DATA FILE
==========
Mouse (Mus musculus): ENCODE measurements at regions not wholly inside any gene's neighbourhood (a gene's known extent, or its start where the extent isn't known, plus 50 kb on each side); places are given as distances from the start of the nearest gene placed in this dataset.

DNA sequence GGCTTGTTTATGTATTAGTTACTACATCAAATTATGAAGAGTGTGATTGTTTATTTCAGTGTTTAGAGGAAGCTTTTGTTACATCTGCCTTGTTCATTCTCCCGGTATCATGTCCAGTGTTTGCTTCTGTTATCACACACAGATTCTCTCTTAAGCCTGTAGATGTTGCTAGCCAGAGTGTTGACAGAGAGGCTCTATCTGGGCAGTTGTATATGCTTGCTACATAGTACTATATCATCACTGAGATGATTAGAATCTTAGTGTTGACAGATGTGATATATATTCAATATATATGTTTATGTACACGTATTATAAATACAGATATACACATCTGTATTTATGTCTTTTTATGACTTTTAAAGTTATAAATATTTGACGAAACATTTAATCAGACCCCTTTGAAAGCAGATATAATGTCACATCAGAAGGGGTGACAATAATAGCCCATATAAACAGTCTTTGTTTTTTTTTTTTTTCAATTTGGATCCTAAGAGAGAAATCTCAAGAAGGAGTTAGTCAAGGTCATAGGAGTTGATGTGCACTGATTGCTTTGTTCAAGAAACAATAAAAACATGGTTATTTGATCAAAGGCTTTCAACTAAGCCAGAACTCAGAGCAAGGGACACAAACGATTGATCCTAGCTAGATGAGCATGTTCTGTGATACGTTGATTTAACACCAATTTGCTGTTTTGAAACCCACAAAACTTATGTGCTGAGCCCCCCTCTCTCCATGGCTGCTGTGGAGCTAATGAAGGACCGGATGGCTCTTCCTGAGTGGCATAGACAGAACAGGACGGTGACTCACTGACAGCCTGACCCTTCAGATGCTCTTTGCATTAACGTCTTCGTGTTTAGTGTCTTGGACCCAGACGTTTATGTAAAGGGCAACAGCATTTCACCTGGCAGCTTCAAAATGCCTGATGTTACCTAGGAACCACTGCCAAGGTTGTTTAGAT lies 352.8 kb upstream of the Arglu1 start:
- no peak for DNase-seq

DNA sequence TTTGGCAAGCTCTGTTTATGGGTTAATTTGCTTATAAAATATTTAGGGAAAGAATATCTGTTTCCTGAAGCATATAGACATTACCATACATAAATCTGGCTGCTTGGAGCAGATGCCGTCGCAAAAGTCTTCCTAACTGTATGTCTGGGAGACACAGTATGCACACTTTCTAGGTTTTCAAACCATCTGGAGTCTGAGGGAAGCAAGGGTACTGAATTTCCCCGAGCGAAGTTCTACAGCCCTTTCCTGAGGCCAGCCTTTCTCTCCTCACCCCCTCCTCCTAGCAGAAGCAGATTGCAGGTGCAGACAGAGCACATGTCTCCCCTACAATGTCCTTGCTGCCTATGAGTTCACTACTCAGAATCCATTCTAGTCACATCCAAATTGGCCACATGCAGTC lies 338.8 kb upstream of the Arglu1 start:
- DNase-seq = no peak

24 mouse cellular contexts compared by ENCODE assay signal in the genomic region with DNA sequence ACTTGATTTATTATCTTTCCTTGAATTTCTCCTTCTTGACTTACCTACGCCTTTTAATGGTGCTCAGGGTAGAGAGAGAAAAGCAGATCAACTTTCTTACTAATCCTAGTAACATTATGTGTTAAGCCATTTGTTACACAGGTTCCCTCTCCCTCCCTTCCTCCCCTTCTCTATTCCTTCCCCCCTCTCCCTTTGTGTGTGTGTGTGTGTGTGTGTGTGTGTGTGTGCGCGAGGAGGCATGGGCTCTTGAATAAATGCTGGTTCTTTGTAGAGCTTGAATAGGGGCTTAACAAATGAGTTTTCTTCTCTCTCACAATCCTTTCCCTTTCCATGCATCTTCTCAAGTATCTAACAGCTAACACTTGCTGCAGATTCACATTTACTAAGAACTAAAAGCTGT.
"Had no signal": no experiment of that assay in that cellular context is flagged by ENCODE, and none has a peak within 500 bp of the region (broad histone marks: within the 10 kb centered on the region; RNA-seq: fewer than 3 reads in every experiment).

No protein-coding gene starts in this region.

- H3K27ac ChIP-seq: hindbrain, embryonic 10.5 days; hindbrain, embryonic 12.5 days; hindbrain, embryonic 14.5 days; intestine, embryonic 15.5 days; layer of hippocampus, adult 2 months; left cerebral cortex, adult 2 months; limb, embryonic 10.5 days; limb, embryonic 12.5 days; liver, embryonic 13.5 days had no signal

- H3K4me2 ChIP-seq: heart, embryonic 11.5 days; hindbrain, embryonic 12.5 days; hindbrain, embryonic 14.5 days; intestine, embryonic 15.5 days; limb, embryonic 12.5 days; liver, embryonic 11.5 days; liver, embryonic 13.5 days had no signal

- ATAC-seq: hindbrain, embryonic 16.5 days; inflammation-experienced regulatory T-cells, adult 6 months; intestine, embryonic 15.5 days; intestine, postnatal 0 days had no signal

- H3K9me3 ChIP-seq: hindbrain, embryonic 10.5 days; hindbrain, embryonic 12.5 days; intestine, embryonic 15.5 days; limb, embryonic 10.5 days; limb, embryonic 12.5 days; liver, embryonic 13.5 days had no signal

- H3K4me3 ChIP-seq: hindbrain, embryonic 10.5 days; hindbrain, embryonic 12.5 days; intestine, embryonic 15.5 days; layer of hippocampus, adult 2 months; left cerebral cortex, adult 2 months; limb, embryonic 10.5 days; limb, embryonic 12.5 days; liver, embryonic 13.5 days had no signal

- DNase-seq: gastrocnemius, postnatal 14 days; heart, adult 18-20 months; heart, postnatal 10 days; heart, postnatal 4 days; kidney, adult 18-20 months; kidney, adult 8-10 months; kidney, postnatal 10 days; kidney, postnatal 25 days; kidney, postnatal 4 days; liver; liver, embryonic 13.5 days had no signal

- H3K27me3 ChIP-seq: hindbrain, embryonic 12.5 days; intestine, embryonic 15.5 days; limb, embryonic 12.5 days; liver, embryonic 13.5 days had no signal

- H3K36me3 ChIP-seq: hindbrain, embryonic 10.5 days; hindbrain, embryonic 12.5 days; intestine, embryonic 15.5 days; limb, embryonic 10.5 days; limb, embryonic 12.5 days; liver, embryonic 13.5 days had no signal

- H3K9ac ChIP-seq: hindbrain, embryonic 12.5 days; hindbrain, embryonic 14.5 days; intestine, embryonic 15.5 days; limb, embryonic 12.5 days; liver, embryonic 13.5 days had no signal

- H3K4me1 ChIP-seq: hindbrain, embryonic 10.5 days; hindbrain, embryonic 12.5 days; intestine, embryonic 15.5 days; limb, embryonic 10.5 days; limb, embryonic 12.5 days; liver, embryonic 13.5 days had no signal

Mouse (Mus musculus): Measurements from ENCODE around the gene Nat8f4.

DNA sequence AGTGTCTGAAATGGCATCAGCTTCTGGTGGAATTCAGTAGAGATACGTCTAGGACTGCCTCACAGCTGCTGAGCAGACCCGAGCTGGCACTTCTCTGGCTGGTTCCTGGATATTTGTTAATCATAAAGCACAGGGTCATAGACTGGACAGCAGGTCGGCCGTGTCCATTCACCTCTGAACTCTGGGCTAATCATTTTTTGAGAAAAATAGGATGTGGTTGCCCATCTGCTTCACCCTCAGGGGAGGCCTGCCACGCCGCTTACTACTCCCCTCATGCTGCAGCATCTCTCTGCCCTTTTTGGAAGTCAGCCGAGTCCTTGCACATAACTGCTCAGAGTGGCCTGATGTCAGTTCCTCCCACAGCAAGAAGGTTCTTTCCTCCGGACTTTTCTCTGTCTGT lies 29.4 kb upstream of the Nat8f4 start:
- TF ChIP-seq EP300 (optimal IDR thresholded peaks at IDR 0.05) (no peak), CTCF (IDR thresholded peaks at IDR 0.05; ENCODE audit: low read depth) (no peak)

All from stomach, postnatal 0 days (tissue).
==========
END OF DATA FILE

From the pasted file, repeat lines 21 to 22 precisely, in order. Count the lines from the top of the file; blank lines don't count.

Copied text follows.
- TF ChIP-seq EP300 (optimal IDR thresholded peaks at IDR 0.05) (no peak), CTCF (IDR thresholded peaks at IDR 0.05; ENCODE audit: low read depth) (no peak)

All from stomach, postnatal 0 days (tissue).